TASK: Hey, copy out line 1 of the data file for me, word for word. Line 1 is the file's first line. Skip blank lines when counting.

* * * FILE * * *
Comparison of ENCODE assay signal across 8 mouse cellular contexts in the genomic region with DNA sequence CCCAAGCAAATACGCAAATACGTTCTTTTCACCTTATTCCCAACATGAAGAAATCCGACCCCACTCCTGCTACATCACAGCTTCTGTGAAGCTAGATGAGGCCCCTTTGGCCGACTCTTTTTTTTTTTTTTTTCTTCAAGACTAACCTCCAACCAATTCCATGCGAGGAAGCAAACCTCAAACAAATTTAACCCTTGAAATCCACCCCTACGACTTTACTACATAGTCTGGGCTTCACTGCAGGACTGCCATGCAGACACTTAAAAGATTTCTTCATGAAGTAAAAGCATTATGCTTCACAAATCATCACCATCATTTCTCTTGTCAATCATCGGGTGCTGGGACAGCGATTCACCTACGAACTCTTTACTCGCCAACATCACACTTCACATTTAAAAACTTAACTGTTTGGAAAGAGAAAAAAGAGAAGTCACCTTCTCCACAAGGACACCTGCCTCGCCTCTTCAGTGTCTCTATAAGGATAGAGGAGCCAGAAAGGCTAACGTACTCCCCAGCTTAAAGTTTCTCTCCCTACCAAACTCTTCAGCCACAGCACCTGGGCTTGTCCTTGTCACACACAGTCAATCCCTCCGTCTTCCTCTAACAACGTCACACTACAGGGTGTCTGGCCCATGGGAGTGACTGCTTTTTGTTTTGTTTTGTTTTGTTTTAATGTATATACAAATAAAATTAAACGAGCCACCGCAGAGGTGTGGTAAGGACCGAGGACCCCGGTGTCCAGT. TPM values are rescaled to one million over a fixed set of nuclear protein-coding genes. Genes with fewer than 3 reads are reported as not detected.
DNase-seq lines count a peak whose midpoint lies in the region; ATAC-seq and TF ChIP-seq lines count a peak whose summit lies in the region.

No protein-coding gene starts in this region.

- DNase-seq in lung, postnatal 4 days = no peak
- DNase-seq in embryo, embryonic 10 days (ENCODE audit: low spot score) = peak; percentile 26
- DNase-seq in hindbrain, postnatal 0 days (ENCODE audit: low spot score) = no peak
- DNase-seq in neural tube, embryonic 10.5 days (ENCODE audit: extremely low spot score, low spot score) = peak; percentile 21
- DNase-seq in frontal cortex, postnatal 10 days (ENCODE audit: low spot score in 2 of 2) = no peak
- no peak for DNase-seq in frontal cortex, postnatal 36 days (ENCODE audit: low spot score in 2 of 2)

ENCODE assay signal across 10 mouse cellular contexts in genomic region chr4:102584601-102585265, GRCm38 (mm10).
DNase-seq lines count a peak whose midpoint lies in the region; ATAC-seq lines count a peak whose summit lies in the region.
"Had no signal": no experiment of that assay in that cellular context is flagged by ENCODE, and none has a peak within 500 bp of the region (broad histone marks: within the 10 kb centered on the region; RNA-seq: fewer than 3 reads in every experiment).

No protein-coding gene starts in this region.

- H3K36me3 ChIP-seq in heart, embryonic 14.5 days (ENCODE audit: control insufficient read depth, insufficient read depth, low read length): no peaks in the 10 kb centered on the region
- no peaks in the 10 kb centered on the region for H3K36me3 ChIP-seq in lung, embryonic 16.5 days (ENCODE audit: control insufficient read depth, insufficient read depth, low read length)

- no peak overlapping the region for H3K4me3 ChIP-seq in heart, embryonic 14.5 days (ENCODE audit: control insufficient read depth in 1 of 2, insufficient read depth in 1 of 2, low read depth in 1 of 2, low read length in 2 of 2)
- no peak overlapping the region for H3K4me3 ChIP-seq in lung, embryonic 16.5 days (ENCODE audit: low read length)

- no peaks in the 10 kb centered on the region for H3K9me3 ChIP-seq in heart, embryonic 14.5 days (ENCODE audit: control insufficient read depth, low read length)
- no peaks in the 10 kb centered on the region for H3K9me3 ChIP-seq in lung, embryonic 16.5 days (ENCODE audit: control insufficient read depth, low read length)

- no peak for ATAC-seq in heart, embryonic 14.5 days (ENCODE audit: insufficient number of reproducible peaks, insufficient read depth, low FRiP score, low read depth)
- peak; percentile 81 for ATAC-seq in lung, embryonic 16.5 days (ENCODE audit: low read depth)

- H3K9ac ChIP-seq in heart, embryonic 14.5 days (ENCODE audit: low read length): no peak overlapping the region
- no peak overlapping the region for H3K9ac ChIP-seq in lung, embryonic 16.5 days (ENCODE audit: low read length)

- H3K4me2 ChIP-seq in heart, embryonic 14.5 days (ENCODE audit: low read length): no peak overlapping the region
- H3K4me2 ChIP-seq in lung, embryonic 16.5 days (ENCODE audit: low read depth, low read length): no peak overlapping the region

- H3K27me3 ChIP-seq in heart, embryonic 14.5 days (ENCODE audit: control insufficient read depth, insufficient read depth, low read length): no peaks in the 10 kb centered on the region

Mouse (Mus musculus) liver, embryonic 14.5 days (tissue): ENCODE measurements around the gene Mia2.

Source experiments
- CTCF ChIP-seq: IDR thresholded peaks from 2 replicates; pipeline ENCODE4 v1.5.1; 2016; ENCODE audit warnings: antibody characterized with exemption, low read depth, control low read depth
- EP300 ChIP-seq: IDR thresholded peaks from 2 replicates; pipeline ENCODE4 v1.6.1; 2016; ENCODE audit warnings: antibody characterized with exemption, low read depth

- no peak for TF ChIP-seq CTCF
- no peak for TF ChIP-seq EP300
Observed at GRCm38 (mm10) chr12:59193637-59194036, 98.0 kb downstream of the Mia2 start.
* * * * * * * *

Comparison of ENCODE assay signal across 8 mouse cellular contexts in the genomic region with DNA sequence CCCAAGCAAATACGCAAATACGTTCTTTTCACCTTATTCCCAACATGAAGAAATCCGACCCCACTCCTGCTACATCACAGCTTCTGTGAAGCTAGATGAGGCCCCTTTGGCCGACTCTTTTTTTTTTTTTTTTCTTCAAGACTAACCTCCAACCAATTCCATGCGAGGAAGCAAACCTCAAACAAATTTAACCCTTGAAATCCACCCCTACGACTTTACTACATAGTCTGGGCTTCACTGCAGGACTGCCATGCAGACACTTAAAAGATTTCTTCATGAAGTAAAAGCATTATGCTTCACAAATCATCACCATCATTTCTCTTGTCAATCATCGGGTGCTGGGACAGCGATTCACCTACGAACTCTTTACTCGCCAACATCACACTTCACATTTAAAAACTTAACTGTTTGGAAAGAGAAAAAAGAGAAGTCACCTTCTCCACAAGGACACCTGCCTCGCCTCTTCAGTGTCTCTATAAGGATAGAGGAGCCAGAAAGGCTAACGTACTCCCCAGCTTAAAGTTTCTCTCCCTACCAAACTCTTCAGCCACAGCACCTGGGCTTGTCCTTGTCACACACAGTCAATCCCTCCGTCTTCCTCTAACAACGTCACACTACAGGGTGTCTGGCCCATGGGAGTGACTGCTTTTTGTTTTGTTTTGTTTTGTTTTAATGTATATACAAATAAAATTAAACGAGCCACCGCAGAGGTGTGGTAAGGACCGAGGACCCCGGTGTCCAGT. TPM values are rescaled to one million over a fixed set of nuclear protein-coding genes. Genes with fewer than 3 reads are reported as not detected.